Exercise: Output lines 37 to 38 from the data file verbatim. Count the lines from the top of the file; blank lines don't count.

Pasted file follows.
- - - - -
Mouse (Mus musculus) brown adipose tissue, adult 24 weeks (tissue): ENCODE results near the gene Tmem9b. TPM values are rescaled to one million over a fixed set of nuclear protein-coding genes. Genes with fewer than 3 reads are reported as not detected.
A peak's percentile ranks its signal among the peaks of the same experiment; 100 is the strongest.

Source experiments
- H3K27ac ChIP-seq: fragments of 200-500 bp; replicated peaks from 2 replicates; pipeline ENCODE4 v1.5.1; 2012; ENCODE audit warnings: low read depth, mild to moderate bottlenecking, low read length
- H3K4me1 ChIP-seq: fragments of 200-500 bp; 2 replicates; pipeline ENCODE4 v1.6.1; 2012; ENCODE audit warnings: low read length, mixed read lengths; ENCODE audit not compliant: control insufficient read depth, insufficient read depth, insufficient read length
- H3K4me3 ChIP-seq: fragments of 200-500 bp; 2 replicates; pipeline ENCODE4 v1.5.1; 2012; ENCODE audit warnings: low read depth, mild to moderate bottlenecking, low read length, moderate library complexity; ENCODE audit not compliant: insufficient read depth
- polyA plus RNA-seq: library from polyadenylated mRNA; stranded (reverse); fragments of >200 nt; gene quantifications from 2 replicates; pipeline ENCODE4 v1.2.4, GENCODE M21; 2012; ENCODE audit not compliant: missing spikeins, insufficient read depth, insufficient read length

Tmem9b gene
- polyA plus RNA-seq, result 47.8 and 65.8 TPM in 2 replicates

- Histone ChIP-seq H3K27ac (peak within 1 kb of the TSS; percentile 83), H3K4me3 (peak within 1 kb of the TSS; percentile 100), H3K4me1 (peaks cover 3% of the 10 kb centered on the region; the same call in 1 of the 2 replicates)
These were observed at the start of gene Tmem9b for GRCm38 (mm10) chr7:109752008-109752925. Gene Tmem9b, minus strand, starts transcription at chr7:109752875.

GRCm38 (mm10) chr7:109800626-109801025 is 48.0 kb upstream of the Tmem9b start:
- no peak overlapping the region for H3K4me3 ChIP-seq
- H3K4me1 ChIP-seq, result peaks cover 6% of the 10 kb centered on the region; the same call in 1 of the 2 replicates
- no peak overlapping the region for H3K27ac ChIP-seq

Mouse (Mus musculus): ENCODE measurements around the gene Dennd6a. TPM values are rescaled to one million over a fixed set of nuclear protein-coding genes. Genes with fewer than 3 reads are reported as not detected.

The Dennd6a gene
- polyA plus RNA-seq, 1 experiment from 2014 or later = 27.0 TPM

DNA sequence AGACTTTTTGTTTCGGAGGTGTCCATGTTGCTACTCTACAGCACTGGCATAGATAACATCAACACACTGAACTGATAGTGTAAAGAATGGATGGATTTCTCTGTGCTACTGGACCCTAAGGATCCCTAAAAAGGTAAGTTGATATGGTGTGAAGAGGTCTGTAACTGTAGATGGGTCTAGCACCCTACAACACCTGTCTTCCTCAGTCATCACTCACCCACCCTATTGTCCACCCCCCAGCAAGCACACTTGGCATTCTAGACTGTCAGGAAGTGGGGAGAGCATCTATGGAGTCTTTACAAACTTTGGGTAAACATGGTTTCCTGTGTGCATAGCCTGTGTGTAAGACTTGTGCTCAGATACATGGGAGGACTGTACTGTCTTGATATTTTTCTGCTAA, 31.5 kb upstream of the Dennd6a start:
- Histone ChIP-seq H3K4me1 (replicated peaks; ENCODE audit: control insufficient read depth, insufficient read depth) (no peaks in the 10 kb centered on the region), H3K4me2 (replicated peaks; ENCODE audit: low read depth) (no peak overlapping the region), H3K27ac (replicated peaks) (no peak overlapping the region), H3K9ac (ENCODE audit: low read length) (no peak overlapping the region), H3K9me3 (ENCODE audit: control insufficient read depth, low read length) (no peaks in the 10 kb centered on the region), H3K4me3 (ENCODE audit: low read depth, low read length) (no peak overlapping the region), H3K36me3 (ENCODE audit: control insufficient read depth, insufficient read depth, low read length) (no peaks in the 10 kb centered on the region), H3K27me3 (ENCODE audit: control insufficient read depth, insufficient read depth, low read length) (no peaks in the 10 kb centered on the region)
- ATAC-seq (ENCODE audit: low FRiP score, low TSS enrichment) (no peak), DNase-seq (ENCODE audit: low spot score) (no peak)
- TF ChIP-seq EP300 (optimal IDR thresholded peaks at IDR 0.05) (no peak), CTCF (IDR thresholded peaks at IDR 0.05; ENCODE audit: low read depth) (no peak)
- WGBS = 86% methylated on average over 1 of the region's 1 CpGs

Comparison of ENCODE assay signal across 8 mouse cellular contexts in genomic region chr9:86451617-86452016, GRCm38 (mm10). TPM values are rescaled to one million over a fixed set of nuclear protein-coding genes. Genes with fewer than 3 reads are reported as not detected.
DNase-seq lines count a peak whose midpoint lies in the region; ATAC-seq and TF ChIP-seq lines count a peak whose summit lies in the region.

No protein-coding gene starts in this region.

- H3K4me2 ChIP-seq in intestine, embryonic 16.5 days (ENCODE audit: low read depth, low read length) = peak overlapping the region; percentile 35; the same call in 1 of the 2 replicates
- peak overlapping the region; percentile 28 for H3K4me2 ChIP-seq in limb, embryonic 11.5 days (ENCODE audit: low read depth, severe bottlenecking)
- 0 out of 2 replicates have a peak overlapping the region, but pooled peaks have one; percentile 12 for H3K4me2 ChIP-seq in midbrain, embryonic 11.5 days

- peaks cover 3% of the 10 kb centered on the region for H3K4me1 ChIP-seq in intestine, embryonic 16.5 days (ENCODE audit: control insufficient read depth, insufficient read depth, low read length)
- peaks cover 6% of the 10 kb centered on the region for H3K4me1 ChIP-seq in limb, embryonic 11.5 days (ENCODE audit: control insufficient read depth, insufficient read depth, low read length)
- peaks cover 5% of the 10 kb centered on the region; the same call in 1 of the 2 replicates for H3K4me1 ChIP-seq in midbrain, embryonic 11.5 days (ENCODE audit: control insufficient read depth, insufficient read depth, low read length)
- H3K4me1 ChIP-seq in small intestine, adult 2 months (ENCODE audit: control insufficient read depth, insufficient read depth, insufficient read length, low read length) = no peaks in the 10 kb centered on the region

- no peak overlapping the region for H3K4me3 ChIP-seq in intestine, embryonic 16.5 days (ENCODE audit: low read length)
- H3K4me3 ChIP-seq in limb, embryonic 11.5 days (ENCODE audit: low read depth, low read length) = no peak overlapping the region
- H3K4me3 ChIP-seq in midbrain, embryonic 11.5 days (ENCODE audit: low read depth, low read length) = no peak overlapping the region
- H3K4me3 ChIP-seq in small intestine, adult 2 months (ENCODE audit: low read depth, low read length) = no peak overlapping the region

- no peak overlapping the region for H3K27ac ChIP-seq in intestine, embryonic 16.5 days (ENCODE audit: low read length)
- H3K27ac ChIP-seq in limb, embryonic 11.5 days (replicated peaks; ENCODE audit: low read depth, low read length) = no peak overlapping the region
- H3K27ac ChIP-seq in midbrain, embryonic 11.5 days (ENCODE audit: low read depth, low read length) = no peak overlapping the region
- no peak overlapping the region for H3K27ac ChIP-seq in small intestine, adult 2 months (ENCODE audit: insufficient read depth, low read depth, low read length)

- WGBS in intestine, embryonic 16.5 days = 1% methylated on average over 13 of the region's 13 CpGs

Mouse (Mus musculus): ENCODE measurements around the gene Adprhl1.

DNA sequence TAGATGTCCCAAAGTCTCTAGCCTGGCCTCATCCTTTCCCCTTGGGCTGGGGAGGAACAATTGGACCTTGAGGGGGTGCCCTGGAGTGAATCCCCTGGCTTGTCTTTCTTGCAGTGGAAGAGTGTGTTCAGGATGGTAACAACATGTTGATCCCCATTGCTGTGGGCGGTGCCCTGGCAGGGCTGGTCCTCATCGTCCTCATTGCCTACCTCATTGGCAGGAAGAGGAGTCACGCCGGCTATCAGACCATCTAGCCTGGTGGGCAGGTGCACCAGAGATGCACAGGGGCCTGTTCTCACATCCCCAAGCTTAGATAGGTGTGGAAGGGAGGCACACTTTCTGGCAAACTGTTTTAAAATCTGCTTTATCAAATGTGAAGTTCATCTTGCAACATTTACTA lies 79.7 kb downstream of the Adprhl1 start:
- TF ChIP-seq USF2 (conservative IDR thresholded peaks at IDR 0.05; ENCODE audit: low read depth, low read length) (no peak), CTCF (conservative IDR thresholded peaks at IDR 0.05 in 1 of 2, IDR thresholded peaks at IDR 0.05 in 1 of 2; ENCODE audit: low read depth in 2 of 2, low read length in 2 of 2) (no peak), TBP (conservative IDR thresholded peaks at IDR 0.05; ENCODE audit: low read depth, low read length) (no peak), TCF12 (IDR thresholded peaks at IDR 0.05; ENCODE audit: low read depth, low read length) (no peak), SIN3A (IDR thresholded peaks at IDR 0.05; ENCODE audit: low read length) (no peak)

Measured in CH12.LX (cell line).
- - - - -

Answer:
- H3K4me3 ChIP-seq in small intestine, adult 2 months (ENCODE audit: low read depth, low read length) = no peak overlapping the region

- no peak overlapping the region for H3K27ac ChIP-seq in intestine, embryonic 16.5 days (ENCODE audit: low read length)